Today marks the 34th United Nations International Day of Peace. Although this is a great way to promote a more co-operative world, it’s ironic that at this point in time the world couldn’t be any less peaceful.
Formed at the end of WW2, the UN was set up with the aim to seek world armistice in the years to come. After the complete failure of the ‘The League of Nations’ (the pacifist organisation before the UN) in preventing a Second World War. Nations wanted an international organisation which could actually do something about rogue states, terrorists, and threats to international order and security on the whole.
The UN currently has 193 member states, five of which have a permanent seat on the UN Security Council (the USA, the UK, the Russian Federation, China and France), and ten others which are elected every two years by the UN General Assembly.
The main founding mission statement for the United Nations was “to save succeeding generations from the scourge of war.” But how successful has the organisation been in doing this? Despite there being some successes e.g. providing aid for world hunger, there have been many failures of this group.
The United Nations condemned what many experts agree was the first case of “modern” terrorism, the 1968 hijacking of an Israeli plane by a Palestinian terrorist organisation. Apart from the condemnation, they failed to take any further action. These terrorist acts continued frequently throughout the remainder of the twentieth century, but the UN chose to do nothing else about it.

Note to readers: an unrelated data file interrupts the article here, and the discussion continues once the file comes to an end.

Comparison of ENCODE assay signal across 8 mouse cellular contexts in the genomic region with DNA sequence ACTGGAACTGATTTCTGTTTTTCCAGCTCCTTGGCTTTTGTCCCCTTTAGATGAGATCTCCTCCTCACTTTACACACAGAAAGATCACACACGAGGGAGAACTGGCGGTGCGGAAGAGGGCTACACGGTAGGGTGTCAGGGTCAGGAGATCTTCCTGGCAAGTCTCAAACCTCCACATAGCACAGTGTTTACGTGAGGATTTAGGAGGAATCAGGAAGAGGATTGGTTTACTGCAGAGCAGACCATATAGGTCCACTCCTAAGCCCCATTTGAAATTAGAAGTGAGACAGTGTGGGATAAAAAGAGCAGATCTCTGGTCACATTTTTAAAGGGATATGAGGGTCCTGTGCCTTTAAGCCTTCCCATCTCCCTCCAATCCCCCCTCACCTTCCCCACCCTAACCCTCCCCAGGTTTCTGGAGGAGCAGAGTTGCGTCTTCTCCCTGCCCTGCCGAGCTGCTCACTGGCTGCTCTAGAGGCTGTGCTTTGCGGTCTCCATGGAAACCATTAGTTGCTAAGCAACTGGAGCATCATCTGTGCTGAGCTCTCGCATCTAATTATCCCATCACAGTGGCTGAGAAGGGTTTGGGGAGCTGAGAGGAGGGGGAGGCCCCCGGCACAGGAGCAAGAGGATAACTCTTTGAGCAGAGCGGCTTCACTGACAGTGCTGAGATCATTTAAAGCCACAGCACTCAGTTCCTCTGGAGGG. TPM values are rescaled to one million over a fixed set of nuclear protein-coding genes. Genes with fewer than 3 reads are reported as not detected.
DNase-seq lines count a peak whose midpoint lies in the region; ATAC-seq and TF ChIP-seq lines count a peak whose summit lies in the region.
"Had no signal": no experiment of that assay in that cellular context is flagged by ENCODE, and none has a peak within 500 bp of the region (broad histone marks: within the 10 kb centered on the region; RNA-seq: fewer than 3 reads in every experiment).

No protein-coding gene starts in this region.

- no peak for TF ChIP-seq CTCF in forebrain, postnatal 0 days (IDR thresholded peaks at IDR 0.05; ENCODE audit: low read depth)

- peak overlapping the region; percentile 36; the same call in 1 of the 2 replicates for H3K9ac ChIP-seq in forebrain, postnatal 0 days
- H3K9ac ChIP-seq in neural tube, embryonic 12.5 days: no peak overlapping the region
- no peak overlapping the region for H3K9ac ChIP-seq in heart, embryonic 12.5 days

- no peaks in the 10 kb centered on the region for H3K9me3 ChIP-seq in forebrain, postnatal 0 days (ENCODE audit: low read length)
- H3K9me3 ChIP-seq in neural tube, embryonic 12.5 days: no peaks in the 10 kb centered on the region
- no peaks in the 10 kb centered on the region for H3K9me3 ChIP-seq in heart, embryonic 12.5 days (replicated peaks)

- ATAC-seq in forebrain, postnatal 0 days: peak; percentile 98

With the 9/11 terrorist attacks, the UN finally took action, outlawing terrorism and punishing those responsible for the attacks. Unfortunately, this applied only to Al Qaeda and the Taliban. State-funded terrorist programs—such as Hamas – were unaffected.
Nations that support groups that are widely linked to terrorism, such as Iran, are not held accountable specifically for these actions. To this date, the UN still does not have a clear definition of terrorism. Does the feeble denunciation by the UN stop terrorists and militants? Of course not.
In addition to this, much of the international peace progress made since 1945 has not involved the UN at all. Generally the so called ‘mutually assured destruction’ kept the peace between the great world powers, while institutions such as the IMF, World Bank, GATT and the WTO have functioned independently in increasing wealth without the help of the UN.
A 1970 UN nuclear treaty committed most members to getting rid of all nuclear weapons. Some countries like South Africa have got rid of their weapons. Yet in 2015, there are still around 15,000 nukes in the world. Unfortunately, this isn’t the only case of disregard for UN proposals.
For example, in 1948 the Universal Declaration of Human Rights (UDHR) was published, which gave rights to those suffering injustice in many corners of the globe. However, the USSR chose to violate this act completely and had no sanction. Civic rights were virtually non-existent. Uprisings demanding the rights established in the UDHR were destroyed with brute force. With the United Nations unwilling to act upon such atrocities, the words in the charter truly were rendered meaningless for those who needed them the very most.